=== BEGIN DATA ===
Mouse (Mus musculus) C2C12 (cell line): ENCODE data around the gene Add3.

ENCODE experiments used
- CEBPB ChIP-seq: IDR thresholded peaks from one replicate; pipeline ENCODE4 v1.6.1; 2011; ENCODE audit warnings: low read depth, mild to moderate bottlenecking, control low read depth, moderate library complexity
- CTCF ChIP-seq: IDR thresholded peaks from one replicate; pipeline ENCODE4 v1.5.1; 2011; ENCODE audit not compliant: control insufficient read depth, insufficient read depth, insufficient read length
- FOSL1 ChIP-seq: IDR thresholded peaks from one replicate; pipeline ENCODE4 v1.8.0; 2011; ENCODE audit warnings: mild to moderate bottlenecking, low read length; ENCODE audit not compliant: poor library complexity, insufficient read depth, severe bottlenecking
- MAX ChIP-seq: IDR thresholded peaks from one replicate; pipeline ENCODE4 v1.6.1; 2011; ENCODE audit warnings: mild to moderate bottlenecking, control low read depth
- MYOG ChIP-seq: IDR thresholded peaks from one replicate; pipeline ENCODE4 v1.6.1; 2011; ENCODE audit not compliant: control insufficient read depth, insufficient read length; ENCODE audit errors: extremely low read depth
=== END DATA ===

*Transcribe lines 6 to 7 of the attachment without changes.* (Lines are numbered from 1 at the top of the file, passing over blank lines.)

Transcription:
- MAX ChIP-seq: IDR thresholded peaks from one replicate; pipeline ENCODE4 v1.6.1; 2011; ENCODE audit warnings: mild to moderate bottlenecking, control low read depth
- MYOG ChIP-seq: IDR thresholded peaks from one replicate; pipeline ENCODE4 v1.6.1; 2011; ENCODE audit not compliant: control insufficient read depth, insufficient read length; ENCODE audit errors: extremely low read depth